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Old Aug 27, 2010, 05:04 PM
I'm a pilot... 100 yrs to late
Thermalin's Avatar
USA, FL, Palm Harbor
Joined Jan 2005
3,494 Posts
I taught someone to fly on e-power... he has since built a "real" kit.. and it flew nice s ( E-power.). he since purchase a foamy type plane... needed to replace the nosewheel... was sold the nosehweel.. unfortunately most foamies are not made for repair as all the innards are "assembled" before glueing the fuse halves together...

He did crash the balsa kit plane... though not bad... ... was repaired and flying again before figuring out how to replace the nosewheel in his foamy... and the moral of story is.....

Buy expensive replacement part (relatively speaking).... take long time to figure out how to replace it in the stock model... end up re-engineeering stock model as you know the same problem will ocurr again... fix still in process...

Buy kit and electroncis for cost of RTF foamy... satisfaction of showing up with something no one else has... learned how to build.. how to modify as needed going forward on future kits due to experience... ... crash said kit.. and fix in two nights... back flying the next weekend...

Foamy still on bench sitting next to expensive replacment part that is not possible to replace with out extensive modifications... modifcations have begun....


I;m finishing up my Craftair Firebird for maiden this weekend.. (compnay and model no longer in procduction.. yes.. no one will have one of these)... then on to a clipped wing club... I opened the box the other day and took a big whiff of all that fesh cut balsa.... those who build know what i mean ...
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Old Aug 27, 2010, 05:08 PM
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Originally Posted by Thermalin View Post
I taught someone to fly on e-power... he has since built a "real" kit..
A 'real' kit is one of those kits where all the parts are laser cut and you must use all your craftsmanship skills to apply the CA glue between each piece?
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Old Aug 27, 2010, 05:16 PM
I'm a pilot... 100 yrs to late
Thermalin's Avatar
USA, FL, Palm Harbor
Joined Jan 2005
3,494 Posts
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Originally Posted by NoFlyZone View Post
A 'real' kit is one of those kits where all the parts are laser cut and you must use all your craftsmanship skills to apply the CA glue between each piece?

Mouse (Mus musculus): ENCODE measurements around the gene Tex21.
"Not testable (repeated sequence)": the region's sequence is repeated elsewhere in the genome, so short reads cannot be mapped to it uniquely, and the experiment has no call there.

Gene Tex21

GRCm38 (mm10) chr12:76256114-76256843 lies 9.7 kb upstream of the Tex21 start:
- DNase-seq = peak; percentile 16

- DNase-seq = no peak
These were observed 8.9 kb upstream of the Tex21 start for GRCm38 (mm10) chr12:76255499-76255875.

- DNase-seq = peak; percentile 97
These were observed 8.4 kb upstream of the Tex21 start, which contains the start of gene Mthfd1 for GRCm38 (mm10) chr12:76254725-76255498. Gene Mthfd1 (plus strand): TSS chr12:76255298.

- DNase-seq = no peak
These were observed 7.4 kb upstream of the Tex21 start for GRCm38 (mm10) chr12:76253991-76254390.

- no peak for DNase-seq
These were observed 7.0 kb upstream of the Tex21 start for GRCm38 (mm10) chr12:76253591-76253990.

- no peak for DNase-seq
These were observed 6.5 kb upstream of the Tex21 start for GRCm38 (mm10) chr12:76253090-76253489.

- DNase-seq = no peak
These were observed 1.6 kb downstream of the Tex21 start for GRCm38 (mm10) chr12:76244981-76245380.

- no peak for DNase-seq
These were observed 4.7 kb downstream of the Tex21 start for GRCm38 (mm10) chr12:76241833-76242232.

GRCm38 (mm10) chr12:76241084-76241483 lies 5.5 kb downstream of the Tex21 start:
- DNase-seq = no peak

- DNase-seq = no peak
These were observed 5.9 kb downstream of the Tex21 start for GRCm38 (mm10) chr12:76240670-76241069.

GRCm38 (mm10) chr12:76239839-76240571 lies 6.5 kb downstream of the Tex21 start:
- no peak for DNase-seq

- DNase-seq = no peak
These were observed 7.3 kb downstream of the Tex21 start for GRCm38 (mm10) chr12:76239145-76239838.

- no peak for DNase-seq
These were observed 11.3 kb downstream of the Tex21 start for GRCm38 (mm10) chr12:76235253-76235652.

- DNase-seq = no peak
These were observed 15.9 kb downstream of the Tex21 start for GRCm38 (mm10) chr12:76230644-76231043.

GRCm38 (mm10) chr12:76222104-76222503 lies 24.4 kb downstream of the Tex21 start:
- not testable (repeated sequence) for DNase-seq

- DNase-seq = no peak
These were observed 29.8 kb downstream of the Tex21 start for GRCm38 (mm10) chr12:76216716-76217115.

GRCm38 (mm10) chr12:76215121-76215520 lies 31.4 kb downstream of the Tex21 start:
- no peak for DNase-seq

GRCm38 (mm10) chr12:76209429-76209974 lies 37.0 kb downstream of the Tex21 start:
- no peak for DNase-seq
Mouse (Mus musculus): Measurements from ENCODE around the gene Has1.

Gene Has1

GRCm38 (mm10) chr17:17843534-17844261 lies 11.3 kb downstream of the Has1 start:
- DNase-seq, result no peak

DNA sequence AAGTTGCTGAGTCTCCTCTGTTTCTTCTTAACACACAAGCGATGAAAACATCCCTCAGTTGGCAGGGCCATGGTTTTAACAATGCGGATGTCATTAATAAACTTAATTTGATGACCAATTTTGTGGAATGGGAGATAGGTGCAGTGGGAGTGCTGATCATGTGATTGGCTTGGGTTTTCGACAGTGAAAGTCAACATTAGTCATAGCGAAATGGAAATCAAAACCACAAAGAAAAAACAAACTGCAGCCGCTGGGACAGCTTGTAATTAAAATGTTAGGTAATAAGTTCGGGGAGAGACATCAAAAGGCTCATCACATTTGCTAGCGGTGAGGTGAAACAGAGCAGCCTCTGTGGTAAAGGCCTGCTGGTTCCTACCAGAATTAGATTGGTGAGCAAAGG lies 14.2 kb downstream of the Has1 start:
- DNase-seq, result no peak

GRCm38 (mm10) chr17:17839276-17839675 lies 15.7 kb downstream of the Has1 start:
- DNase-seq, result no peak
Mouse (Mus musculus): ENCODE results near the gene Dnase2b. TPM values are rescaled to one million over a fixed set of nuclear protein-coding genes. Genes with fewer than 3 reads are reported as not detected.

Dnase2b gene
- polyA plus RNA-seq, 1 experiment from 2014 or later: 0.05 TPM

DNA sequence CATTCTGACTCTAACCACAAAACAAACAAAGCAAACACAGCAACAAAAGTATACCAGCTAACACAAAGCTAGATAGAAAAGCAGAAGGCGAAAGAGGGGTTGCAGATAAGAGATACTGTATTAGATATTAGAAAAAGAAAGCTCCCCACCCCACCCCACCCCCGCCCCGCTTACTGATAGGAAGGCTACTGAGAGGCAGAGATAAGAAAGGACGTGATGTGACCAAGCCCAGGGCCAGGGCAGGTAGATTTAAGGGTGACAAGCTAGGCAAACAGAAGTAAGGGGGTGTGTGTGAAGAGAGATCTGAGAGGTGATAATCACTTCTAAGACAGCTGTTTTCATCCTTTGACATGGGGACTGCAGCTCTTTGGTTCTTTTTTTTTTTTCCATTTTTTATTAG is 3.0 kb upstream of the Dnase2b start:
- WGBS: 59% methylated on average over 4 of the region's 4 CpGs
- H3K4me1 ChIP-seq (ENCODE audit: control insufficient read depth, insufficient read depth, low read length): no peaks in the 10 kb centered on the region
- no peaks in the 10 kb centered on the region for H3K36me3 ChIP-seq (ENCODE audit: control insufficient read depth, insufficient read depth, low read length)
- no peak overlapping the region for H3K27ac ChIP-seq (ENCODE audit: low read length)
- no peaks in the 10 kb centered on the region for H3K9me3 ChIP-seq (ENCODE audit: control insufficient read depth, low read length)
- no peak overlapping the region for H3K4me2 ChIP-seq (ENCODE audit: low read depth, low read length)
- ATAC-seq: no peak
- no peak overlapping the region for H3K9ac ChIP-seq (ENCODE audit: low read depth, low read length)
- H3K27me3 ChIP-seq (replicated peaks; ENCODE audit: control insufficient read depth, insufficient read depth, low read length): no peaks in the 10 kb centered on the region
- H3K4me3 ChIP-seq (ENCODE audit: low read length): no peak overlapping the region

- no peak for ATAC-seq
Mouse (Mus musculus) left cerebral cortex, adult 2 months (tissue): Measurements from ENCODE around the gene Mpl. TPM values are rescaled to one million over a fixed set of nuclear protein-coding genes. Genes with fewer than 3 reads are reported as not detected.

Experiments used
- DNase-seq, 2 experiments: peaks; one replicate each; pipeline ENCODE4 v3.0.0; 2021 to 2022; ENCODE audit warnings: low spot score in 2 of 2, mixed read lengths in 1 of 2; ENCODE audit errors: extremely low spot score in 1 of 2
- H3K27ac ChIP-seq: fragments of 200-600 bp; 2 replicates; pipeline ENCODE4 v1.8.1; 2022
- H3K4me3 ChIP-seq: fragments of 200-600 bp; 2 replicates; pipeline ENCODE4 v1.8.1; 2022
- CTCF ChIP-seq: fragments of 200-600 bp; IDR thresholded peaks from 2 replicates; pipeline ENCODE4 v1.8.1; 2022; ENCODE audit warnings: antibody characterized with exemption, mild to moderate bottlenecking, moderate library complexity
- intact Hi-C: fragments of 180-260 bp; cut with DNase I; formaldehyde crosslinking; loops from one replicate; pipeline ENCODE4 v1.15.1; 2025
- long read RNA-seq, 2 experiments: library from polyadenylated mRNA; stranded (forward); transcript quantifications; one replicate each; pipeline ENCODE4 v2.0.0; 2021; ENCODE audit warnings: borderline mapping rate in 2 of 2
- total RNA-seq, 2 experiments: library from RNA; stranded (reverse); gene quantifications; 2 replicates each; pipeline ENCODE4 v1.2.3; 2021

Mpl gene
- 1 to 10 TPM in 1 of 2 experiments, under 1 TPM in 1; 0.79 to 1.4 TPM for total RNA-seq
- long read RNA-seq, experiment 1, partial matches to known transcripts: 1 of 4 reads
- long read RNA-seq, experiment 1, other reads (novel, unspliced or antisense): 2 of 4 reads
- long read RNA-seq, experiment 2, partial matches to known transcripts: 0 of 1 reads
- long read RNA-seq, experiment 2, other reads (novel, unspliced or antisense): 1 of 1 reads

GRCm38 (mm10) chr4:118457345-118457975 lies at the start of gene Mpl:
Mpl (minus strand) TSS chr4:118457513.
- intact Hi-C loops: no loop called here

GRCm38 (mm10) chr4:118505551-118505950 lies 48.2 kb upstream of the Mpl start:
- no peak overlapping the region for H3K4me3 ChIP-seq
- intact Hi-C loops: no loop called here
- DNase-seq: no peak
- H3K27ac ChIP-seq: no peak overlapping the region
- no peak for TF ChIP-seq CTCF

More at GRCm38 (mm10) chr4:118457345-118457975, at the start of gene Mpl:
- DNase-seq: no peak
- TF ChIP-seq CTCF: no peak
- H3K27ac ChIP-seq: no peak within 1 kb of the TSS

'


Lol.. I used the term loosely...
it was laser cut yes... but it was a box of wood none the less... and he learned a lot... about incidence... running hardware... seeing how to do things better than the kist suggested..problem solving, etc...

I'm also building a much mor real kit in your terms... ... VK models Nieuport 17 1/6 scale designed in the late 70's.. and i don't think they changed much in it.. still calls for wrapping some joints with gauze !! ... hey... it's a start for my e-buddy right.... he's seeing the light of kits... ... baby steps.. man.. baby steps !!
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Old Aug 28, 2010, 07:22 AM
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Are we going to argue about what kit building is? Was the kit laser cut, did you use C.A. glue? How is it that these factors could mean; then it's not kit building!

The point is, Thermalin is helping someone get started building and for this he deserves a great big 'at aboy!!
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Old Aug 28, 2010, 04:56 PM
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We are people of entirely different attitude. Some are builders and some are destroyers.
I've certainly done more than my fair share of destroying, unfortunately...
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Old Aug 28, 2010, 06:52 PM
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hey guys. total new here, since I was about 13 and first saw an rc airplane I've always wanted one. I've raced rc cars, tried flying helicopters, and have been flying a hbz champ for a few months now. I love it, but I want something bigger now and I'd like to build it myself too. nothing would satisfy me more than building my own plane and seeing it fly. Also, money is a little tight, and I figure if I build it, it will take awhile and I can buy things a little at a time as opposed to buying an ARF. I'd like something around 46", and probably electric as I've never had any luck with nitro engines when I used to race rc cars. I'd like to stay around $100 for the kit, I know things will add up quickly and thats why I want to stay at $100. :-)

any suggestions? I was thinking about the telemaster 40. http://www.hobby-lobby.com/telemaster40.htm

thoughts? suggestions? let me have it boys, I know you all have opinions. lets hear them.

JB
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Old Aug 28, 2010, 07:00 PM
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Originally Posted by jbrinkley0826 View Post
hey guys. total new here, since I was about 13 and first saw an rc airplane I've always wanted one. I've raced rc cars, tried flying helicopters, and have been flying a hbz champ for a few months now. I love it, but I want something bigger now and I'd like to build it myself too. nothing would satisfy me more than building my own plane and seeing it fly. Also, money is a little tight, and I figure if I build it, it will take awhile and I can buy things a little at a time as opposed to buying an ARF. I'd like something around 46", and probably electric as I've never had any luck with nitro engines when I used to race rc cars. I'd like to stay around $100 for the kit, I know things will add up quickly and thats why I want to stay at $100. :-)